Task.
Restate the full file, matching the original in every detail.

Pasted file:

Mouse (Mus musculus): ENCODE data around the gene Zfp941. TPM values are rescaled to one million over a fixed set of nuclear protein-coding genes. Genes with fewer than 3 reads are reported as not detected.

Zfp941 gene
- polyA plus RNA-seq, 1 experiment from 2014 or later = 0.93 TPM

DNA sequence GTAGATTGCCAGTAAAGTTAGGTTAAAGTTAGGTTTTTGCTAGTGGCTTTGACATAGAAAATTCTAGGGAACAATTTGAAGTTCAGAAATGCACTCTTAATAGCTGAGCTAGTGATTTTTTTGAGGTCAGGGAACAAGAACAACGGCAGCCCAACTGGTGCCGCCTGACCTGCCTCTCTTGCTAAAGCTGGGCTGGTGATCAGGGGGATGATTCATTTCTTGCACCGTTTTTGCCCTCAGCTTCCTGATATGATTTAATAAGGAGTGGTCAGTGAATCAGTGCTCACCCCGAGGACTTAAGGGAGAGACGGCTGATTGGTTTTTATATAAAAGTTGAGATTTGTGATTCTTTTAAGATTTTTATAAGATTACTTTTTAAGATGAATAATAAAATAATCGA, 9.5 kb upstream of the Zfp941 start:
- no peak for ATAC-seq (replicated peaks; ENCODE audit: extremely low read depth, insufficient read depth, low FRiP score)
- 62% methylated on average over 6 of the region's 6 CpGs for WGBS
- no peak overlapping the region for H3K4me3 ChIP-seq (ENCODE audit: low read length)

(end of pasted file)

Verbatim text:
Mouse (Mus musculus): ENCODE data around the gene Zfp941. TPM values are rescaled to one million over a fixed set of nuclear protein-coding genes. Genes with fewer than 3 reads are reported as not detected.

Zfp941 gene
- polyA plus RNA-seq, 1 experiment from 2014 or later = 0.93 TPM

DNA sequence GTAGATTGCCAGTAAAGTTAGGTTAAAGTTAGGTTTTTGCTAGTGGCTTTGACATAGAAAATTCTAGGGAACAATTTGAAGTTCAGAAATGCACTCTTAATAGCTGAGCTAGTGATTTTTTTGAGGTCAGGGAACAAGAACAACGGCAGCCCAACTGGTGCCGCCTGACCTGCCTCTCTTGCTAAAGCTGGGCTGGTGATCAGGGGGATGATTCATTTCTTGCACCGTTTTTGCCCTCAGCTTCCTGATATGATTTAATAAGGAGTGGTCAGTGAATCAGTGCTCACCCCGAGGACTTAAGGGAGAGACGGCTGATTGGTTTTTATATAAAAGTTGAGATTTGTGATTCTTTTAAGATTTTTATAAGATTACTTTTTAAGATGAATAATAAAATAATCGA, 9.5 kb upstream of the Zfp941 start:
- no peak for ATAC-seq (replicated peaks; ENCODE audit: extremely low read depth, insufficient read depth, low FRiP score)
- 62% methylated on average over 6 of the region's 6 CpGs for WGBS
- no peak overlapping the region for H3K4me3 ChIP-seq (ENCODE audit: low read length)